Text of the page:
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Protests continue in Spain over budget cuts

A masked protestor holds a sign which reads in German "Merkel, We're not going to pay" during the demonstration near the Spanish parliament to protest against spending cuts and the government of Mariano Rajoy on September 25, 2012 in Madrid, Spain.

Spanish Prime Minister Mariano Rajoy receives German Chancellor Angela Merkel at Moncloa Palace on September 6, 2012 in Madrid, Spain.

More protests are expected in Spain today after some big demonstrations last night. There's outrage over a new round of budget cuts as Spain tries to avoid becoming the next Greece.

"Last night's demonstration was definitely different," says the BBC's Tom Burridge, reporting from Madrid.

The protestors were trying to surround parliament, in a protest against the political system as a whole in the country. Social media sites tipped police off that the protest would happen, and they blocked off roads leading to parliament before trying to break the crowd up.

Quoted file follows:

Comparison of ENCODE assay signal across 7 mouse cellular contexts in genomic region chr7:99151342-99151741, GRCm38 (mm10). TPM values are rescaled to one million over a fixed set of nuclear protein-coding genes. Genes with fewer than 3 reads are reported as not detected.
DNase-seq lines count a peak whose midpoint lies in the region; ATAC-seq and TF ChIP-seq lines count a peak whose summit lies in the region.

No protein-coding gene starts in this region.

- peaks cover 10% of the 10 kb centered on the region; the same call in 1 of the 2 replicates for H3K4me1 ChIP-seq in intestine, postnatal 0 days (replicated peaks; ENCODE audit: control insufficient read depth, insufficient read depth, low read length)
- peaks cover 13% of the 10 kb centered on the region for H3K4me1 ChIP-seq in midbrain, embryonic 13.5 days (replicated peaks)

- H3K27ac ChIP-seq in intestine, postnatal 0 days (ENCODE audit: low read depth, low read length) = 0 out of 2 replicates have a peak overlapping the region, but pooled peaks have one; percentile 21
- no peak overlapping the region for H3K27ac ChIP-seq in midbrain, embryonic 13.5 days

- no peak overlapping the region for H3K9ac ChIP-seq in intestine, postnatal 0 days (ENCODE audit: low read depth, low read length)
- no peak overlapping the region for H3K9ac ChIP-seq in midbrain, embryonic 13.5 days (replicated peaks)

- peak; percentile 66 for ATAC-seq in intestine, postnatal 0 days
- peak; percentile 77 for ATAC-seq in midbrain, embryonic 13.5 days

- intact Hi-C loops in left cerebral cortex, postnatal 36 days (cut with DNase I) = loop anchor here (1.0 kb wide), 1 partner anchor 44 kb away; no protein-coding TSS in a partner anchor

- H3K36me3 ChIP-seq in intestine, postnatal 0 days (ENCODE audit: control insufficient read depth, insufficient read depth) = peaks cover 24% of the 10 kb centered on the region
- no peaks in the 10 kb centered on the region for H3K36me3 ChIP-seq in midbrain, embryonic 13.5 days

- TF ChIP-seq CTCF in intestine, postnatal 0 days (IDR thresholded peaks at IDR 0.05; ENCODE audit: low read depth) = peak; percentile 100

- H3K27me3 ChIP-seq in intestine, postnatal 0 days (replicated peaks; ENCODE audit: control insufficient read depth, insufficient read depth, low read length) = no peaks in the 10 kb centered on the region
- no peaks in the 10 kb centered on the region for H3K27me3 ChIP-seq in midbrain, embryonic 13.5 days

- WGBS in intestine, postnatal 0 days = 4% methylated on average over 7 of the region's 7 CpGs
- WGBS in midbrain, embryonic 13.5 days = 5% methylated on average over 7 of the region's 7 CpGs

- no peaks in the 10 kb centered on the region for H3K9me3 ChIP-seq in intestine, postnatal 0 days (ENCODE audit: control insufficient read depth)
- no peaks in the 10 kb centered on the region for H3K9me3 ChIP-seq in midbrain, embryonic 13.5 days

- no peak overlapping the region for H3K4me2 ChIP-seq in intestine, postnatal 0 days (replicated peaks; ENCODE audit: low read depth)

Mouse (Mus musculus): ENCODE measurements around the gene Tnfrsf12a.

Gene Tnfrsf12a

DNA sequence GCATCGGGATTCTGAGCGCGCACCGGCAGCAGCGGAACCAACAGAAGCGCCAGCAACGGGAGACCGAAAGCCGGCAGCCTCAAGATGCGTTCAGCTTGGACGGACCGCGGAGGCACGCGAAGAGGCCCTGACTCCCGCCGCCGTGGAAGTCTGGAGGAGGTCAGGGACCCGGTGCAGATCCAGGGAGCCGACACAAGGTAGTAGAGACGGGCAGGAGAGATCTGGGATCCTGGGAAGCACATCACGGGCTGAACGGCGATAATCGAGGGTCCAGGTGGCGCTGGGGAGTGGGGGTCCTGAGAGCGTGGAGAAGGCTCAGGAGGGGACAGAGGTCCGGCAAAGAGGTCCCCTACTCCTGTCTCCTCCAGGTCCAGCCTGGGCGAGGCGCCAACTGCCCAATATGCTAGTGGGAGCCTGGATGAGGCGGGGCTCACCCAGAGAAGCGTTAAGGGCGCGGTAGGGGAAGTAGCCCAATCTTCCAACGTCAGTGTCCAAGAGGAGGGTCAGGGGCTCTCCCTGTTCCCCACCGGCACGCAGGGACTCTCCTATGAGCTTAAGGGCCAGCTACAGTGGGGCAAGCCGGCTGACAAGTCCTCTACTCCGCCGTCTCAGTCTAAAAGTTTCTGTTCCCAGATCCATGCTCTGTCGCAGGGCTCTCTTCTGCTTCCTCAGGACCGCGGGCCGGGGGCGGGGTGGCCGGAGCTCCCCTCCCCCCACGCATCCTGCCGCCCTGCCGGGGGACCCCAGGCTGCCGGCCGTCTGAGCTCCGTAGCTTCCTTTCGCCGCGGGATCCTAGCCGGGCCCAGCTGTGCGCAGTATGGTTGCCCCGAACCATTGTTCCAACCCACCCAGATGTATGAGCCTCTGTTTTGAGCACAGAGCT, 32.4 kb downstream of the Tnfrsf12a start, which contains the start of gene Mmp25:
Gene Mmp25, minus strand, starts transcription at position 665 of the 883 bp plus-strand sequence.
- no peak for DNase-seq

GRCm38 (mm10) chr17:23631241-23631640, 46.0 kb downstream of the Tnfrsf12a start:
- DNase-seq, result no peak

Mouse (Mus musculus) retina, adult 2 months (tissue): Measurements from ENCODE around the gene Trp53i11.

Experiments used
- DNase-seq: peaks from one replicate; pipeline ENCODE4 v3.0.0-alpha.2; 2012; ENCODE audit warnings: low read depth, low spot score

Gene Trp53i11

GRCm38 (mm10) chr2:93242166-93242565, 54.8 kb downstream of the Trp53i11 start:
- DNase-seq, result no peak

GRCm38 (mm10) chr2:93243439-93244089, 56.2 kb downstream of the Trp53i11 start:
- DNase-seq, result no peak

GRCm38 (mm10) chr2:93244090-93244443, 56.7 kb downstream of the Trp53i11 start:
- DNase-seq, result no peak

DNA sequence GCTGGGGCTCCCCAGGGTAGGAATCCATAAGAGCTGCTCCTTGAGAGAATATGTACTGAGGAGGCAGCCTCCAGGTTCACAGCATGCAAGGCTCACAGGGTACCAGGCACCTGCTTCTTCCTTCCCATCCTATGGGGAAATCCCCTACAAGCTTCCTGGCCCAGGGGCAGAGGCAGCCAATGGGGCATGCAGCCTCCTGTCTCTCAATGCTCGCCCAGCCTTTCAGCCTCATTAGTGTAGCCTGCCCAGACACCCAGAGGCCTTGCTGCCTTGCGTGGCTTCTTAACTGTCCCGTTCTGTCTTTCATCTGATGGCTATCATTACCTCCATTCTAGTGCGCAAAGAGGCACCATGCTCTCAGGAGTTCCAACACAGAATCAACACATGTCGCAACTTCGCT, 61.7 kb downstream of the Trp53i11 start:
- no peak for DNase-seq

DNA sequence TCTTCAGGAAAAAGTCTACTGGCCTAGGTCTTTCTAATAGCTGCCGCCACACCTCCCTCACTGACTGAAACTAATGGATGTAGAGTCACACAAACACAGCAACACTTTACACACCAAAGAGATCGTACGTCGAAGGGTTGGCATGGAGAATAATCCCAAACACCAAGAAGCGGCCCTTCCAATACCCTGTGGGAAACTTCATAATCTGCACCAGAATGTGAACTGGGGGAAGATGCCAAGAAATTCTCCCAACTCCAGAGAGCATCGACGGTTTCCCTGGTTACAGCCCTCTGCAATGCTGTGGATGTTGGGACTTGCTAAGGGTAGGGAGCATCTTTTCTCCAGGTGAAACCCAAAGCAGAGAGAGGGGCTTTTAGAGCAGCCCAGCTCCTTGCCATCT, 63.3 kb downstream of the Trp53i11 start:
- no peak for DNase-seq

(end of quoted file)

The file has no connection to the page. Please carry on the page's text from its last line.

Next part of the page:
Meanwhile, the Spanish government is still yet to ask for a bailout from its European partners.

"The thinking of analysts," says Burridge, "is that the longer Spain delays this decision, then actually the markets might start to lose confidence. And Spain might then be forced to ask for that second bailout."

About the author

Jeremy Hobson is host of Marketplace Morning Report, where he looks at business news from a global perspective to prepare listeners for the day ahead.

Spanish Prime Minister Mariano Rajoy receives German Chancellor Angela Merkel at Moncloa Palace on September 6, 2012 in Madrid, Spain.

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